Gunsmoke (1955–1975)
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The Gallows 

While returning suspected killer Pruit Dover to Dodge to stand trial, Matt is shot and badly wounded, and yet Dover stays with him and nurses him back to health.

Director:

Andrew V. McLaglen

Writer:

John Meston
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Cast

Episode cast overview:
James Arness ... Matt Dillon
Dennis Weaver ... Chester
Milburn Stone ... Doc
Amanda Blake ... Kitty
Jeremy Slate ... Pruit Dover
Joseph Ruskin ... Judge Henry
Robert Stevenson ... Ax Parsons (as Robert J. Stevenson)
Richard Shannon ... Jud Gamer
James Nusser James Nusser ... Louie Pheeters
Orville Sherman ... Sheriff
William Challee ... Feist
Nancy Walters ... Gal
Ollie O'Toole Ollie O'Toole ... Milt
Bob Gravage Bob Gravage ... Peters (as Robert Gravage)
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Storyline

Footloose but honest Pruit Dover saves Matt's life while being returned to Dodge to stand trial for killing a man during a drunken argument. Matt's faith in the law and even his devotion to duty are severely shaken when vindictive Judge Henry disregards the lack of credible witnesses or hard evidence against Dover and sentences him to hang. Written by Sam Spear

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Genres:

Western

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Details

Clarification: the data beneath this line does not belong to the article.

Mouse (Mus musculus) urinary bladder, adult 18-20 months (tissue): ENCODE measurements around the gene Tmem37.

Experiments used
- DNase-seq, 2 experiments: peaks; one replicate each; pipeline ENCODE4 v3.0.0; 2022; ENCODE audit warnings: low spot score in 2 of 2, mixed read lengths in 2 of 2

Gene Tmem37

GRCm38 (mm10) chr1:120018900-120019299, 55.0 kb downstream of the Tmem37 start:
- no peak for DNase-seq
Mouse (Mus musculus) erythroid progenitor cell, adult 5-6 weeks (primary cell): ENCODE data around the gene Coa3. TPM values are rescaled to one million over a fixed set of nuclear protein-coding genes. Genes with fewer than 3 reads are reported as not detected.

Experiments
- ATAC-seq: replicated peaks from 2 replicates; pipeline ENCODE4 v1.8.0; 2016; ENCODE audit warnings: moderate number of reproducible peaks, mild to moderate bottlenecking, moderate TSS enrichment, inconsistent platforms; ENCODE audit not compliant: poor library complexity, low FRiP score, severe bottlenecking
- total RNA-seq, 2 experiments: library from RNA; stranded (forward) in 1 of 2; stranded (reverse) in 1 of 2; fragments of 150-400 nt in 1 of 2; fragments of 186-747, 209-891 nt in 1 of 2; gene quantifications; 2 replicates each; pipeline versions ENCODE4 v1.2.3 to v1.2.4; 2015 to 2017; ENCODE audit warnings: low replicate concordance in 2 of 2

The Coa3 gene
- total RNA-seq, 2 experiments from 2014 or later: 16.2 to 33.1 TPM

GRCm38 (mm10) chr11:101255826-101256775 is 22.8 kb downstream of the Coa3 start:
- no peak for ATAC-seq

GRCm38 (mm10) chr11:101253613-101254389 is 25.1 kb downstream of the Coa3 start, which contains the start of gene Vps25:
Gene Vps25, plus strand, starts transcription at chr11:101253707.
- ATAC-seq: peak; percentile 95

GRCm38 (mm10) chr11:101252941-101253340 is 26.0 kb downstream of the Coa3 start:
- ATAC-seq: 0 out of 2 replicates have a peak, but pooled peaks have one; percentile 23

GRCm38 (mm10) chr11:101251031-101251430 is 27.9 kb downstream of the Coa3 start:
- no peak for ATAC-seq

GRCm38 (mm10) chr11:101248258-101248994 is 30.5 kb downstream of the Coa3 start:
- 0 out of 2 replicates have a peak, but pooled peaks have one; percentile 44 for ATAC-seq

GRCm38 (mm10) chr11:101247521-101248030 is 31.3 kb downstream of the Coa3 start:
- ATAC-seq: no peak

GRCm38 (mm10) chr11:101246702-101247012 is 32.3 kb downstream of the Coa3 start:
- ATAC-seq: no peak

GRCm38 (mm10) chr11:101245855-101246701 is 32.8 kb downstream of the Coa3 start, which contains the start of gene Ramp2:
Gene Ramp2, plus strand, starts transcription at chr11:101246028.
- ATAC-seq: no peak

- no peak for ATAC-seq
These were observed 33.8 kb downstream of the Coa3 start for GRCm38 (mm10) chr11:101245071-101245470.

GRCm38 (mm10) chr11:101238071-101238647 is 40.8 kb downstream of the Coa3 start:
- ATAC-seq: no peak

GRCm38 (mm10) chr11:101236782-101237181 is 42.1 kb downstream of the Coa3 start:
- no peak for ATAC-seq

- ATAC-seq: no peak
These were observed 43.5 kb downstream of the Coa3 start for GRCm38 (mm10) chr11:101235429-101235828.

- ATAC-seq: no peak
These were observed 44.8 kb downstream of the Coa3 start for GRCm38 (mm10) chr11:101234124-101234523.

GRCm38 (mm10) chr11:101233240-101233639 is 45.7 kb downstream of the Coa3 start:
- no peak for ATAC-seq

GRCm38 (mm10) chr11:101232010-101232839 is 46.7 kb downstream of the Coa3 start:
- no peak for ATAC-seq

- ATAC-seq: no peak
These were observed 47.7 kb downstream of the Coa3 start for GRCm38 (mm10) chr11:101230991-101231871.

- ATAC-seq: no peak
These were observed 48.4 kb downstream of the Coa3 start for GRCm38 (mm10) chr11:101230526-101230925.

Country:

USA

Language:

English

Release Date:

3 March 1962 (USA) See more »

Company Credits

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Technical Specs

Runtime:

(DVD)

Sound Mix:

Mono (Westrex Recording System)

Aspect Ratio:

1.33 : 1
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Did You Know?

Trivia

When Dillon and Pruit ride into Hays City it is the same location on the Paramount western street that served as Virginia City in the series 'Bonanza'. See more »

Goofs

When Pruitt Dover fights the older man next to the pond, it is obvious that there is a stunt double standing in for him. Pruit's hair is much lighter in color than the double's, whose hair is black. See more »

Soundtracks

The Old Gray Mare
(uncredited)
Traditional Folk song
Saloon music
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User Reviews

 
View with caution
27 November 2012 | by lrrapSee all my reviews

I first caught "The Gallows" about 15 years ago on cable; I've always liked Jeremy Slate, and gladly followed this fascinating morality tale through its unpredictable twists and turns.

And then there was the final scene. I will only say that, at the final fade to black, I sat there literally with my mouth hanging open; I couldn't believe it.

There are few viewing experiences that come to mind that combine the same sort of pathos and nobility with an almost heart-breaking sadness and sense of helplessness, all delivered in a dignified and understated way. The script is first-rate; Jeremy Slate's performance is brilliant, as is that of James Arness. Most impressively, the writing and lead performances convincingly render a tale in which an almost impossibly selfless and fatalistic sense of morality determines the final outcome.

Pruitt Dover to Marshall Dillon: "Your debt's been paid".

"The Gallows" is a show that I will watch only on special, carefully- chosen--and rather somber---occasions, such as today, the 52nd anniversary of it premier broadcast (1st Saturday in March, 1962). It's just as powerful as I remember it.

LR


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